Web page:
In my thirties and forties, I published hundreds of essays, articles, and limericks poking fun at politicians, pollsters, bureaucrats, judges, educators, sociologists, sexologists, environmentalists, activists, journalists, artists, and others who take themselves too seriously.

Looking back, I think maybe all those other people should have been told that they couldn’t be serious. But no, the commission went to me. And so, the crusade continues. I don’t mind, either. It’s lots of fun, seriously.

  • Jan 16 / 2009
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Win a Sammie!

The Sam Adams Alliance is proud to announce the 2nd sammieAnnual Sammies Awards with expanded opportunities to win. The Sammies were created to reward the hard and often unappreciated work of bloggers, filmmakers, open records champions, and other government watchdogs committed to advancing freedom and economic liberty.

Prizes range from $1K to $10K. Deadline for entries is February 23rd.

  • Jan 15 / 2009
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Movie of the Week: Ghost Town

As an old-movie fan, I’m always a little leery when one of the kids brings home a new movie from Blockbuster, but Ida hit the jackpot with Ghost Town. It starts out with Greg Kinnear getting hit by a bus, and only gets better. I kept waiting for it to miss a beat, or devolve into something wretched, but it was top-notch from beginning to end, funny and poignant all at the same time. This, for me, a person who usually rents movies for free from the library, is the ultimate recommendation: It’s worth buying.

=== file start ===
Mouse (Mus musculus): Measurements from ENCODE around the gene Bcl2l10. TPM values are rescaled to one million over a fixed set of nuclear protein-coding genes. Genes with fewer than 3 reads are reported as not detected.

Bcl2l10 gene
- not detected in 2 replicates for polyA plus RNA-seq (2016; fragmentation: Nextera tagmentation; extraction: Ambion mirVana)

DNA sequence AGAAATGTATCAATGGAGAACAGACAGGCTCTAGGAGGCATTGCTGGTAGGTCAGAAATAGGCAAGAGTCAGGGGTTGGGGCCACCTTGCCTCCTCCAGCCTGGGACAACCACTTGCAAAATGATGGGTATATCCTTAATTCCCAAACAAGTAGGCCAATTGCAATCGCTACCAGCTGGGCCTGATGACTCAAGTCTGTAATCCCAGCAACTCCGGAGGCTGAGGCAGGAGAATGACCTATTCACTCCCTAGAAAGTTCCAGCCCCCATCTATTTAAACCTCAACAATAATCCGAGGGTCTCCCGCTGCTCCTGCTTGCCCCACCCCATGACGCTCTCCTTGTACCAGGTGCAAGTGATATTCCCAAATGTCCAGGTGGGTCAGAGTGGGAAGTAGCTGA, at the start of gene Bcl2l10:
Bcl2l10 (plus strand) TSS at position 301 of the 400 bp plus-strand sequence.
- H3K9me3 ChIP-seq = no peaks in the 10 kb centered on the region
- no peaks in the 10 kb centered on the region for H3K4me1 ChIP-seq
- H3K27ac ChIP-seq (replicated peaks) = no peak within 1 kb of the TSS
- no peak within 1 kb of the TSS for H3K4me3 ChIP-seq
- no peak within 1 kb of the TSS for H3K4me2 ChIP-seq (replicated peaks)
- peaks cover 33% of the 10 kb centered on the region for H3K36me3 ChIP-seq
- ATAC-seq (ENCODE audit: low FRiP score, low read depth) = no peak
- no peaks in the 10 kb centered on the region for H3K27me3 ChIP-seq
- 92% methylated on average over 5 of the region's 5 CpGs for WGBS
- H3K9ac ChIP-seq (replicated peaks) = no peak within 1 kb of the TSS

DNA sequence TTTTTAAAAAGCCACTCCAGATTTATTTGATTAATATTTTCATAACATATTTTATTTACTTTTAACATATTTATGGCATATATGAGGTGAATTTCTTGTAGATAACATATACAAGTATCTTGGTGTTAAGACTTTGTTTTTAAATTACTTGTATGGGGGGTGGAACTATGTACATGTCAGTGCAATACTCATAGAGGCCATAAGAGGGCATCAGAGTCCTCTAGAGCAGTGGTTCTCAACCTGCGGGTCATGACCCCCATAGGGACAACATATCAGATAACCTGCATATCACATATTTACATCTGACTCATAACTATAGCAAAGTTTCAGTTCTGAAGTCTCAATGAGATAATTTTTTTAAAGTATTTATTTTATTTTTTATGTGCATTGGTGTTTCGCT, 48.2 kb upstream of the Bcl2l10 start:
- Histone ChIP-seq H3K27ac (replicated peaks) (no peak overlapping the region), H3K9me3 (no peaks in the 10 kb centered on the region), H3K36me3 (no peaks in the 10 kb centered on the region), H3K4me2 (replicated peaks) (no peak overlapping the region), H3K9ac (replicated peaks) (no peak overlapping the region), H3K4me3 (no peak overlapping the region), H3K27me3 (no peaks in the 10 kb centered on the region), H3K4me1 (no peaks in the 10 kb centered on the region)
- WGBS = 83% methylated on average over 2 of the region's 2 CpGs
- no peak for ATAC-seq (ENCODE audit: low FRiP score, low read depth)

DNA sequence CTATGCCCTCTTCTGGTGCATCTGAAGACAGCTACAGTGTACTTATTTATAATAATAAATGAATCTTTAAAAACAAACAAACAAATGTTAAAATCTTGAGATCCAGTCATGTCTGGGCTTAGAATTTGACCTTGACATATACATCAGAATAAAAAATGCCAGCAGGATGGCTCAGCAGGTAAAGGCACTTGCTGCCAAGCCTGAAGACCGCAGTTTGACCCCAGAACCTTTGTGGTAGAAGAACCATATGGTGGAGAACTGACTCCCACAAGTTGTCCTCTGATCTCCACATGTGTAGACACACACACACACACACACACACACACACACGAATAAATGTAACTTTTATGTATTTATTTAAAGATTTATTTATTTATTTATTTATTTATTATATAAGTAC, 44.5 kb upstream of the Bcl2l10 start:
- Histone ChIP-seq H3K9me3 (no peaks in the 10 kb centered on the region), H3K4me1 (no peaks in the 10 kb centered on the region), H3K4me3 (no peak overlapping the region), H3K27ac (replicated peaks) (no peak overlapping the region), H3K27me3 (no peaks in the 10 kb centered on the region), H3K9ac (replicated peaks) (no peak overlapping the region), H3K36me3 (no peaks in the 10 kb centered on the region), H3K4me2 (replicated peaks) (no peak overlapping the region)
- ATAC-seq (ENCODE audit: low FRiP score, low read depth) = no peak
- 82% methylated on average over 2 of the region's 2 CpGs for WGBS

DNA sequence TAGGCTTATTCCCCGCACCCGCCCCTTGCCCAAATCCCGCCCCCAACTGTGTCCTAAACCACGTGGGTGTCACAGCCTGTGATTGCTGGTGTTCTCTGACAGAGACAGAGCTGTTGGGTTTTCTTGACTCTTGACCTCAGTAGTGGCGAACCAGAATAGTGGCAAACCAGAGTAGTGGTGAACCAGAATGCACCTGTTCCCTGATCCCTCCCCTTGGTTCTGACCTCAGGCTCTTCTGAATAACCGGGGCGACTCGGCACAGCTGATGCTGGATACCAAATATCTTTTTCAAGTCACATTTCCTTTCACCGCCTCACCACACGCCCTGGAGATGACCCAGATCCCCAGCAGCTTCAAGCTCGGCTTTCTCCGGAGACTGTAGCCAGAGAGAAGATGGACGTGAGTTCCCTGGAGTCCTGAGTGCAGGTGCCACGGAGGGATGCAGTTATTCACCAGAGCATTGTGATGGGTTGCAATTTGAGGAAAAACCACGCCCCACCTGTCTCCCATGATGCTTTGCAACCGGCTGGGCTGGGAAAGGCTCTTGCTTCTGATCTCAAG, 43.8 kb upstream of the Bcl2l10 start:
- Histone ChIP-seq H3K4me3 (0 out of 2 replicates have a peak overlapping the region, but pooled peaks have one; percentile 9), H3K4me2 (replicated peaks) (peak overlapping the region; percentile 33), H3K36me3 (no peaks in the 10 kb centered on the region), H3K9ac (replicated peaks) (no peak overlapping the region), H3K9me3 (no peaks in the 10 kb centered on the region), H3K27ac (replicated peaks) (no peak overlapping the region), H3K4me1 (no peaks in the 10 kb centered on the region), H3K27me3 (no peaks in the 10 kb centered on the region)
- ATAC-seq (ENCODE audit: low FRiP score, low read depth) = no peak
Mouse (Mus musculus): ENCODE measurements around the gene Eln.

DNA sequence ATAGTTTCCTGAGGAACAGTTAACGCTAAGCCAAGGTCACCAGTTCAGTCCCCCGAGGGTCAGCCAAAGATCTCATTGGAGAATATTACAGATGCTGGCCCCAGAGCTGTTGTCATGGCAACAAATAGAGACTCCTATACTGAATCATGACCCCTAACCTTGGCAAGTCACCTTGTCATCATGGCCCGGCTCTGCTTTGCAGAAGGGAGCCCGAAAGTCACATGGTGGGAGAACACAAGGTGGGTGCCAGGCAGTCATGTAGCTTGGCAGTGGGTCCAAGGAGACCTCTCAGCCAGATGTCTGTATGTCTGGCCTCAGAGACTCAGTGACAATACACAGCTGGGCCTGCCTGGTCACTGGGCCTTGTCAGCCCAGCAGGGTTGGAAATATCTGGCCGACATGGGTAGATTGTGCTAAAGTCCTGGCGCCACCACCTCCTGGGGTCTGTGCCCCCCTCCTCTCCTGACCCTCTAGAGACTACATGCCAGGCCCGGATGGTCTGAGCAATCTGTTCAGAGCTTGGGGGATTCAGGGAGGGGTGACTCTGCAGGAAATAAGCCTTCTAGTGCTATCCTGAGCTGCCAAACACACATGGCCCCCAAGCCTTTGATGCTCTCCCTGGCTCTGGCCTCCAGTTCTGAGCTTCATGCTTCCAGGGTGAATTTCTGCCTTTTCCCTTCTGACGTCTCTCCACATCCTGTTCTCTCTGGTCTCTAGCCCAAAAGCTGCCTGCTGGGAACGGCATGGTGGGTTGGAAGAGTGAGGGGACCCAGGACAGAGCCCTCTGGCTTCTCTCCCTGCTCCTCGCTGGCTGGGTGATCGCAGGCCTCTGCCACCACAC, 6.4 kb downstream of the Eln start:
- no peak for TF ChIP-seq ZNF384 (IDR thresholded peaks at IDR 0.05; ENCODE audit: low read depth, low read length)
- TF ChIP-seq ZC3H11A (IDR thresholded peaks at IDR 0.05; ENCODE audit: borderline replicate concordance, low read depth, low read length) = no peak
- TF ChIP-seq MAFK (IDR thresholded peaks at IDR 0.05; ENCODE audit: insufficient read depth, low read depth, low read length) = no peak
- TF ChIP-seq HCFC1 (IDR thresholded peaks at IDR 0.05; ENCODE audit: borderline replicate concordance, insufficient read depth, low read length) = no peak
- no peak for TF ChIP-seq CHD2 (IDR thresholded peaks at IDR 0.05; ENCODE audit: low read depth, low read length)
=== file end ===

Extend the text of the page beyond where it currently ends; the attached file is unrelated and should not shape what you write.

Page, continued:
• Jan 15 / 2009
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The Spontaneous Krewe of Platefaces

plateface-dome

SKoP captain-for-life John Smith

Mardi Gras had been getting bigger and more expensive every year, the floats and costumes of the organized krewes more and more lavish. If something hadn’t been done soon, the average reveler would have been confined forever to the role of spectator. It just didn’t seem fair.

It was his far-sighted recognition of the need for a carnival krewe so cheap that anyone could join that in 1978 prompted a presumably handsome young New Orleanian to found a new carnival group. No preparation was necessary to join, and the cost was less than a dime. All you had to do was put a paper plate on your face.